“As the Successor of Peter, I ask that in this year of mercy the Church, strong in the holiness which she receives from her Lord, should kneel before God and implore forgiveness for the past and present sins of her sons and daughters. All have sinned and none can claim righteousness before God (cf. 1 Kgs 8:46)… Christians are invited to acknowledge, before God and before those offended by their actions, the faults which they have committed. Let them do so without seeking anything in return, but strengthened only by the ‘love of God which has been poured finto our hearts’ (Rom 5:5)” (Incarnationis Mysterium, 11; cf. Terno Millennio Adveniente, 33).
2. Consequently, the Church, in a Eucharistic celebration at the beginning of her Lenten journey, and thus in an act of thanksgiving to the Lord, confesses, proclaims and glorifies God’s work within her during the past two thousand years of Christianity. The Lord has been living and present in his Church, and through the Saints he has demonstrated that he continues to be at work in human history, in the midst of his community. Certainly, Christians, as pilgrims and wayfarers towards the Kingdom, remain sinners, frail, weak and subject to the temptations of Satan, the Prince of this world, despite their incorporation into the Body of Christ. In every generation the holiness of the Church has shone forth, witnessed by countless numbers of her sons and daughters; yet this holiness has been contradicted by the continuing presence of sin which burdens the journey of God’s People. The Church can sing both the Magnificat for what God has accomplished within her and the Miserere for the sins of Christians, for which she stands in need of purification, penance and renewal (cf. Lumen Gentium, 8).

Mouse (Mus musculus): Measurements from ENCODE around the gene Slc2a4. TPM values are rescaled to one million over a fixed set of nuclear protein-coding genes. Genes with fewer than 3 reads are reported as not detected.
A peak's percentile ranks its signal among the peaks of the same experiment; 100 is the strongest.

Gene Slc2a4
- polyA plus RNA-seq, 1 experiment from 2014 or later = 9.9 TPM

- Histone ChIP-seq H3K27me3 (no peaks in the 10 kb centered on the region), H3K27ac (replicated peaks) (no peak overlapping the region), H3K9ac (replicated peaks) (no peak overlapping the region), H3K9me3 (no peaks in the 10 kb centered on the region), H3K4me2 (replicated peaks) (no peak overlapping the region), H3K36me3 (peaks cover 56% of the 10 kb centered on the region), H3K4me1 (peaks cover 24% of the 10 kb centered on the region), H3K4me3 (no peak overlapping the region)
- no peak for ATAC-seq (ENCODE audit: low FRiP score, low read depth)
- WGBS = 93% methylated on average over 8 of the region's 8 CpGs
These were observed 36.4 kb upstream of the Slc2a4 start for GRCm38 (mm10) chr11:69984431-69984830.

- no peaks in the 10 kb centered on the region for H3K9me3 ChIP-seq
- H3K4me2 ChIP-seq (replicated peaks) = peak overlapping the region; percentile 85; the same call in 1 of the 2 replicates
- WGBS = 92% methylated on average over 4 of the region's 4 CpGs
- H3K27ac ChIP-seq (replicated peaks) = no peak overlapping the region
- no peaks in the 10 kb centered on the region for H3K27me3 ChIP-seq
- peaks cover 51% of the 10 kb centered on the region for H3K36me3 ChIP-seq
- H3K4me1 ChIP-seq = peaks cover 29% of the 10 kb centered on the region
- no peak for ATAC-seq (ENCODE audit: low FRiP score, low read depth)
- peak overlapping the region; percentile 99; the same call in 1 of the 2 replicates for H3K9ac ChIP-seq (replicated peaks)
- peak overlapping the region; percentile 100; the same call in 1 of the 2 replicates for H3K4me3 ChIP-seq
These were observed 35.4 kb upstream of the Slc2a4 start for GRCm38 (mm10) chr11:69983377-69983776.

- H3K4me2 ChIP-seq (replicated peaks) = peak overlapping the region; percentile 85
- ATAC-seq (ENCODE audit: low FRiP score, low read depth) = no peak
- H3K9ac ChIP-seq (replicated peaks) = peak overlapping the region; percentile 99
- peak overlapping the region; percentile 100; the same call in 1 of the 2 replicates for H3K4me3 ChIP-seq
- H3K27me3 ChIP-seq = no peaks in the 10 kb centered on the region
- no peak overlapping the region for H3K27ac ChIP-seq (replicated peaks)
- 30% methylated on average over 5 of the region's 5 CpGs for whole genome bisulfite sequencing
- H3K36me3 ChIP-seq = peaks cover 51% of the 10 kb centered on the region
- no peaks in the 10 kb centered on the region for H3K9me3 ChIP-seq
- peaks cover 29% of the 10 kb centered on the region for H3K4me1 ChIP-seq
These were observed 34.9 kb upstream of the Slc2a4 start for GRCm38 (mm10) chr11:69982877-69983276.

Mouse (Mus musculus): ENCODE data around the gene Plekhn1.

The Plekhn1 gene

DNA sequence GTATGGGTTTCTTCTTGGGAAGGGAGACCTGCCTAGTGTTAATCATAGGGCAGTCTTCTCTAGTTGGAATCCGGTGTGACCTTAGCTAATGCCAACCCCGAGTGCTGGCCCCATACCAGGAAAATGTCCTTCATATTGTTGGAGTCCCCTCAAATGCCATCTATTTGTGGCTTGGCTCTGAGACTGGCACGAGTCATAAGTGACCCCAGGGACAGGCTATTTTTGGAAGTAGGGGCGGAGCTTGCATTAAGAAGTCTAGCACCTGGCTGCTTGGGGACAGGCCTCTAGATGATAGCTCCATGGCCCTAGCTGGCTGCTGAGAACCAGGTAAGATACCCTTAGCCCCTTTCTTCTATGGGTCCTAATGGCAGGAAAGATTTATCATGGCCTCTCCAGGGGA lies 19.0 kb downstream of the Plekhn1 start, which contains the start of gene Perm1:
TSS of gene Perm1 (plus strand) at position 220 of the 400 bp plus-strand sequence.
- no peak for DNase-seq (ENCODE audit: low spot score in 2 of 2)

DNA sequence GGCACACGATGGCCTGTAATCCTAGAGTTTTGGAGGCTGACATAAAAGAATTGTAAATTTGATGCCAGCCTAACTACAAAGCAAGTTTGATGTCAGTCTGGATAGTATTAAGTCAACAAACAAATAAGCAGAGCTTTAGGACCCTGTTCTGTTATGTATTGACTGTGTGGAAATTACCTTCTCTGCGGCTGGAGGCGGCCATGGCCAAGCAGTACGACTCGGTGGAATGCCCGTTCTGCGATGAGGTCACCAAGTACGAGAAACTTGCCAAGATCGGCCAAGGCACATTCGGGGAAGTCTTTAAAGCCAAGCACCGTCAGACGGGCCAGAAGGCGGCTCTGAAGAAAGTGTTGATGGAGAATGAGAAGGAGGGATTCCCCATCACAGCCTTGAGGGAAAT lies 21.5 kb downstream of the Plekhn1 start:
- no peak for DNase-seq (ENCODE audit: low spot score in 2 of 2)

3. “The Church cannot cross the threshold of the new millennium without encouraging her children to purify themselves through repentance of past errors and instances of infidelity, inconsistency and slowness to act” (Tertio Millennio Adveniente, 33). Consequently, a liturgy seeking pardon from God for the sins committed by Christians down the centuries is not only legitimate; it is also the most fitting means of expressing repentance and gaining purification.
Pope John Paul II, in a primatial act, confesses the sins of Christians over the centuries down to our own time, conscious that the Church is a unique subject in history, “a single mystical person”. The Church is a communion of saints, but a solidarity in sin also exists among all the members of the People of God: the bearers of the Petrine ministry, Bishops, priests, religious and lay faithful.
Clyde Elmer Anderson, a Republican, is elected the 28th governor of Minnesota and served from September 27, 1951 through January 5, 1955. This calm and assertive executive already had achieved the distinctions of being the youngest lieutenant governor at age 26 serving under governor Harold Stassen in 1938. He went on to win five more terms under three different governors: Stassen, Thye, and Youngdahl in: 1940, 1944, 1946, 1948, and 1950. *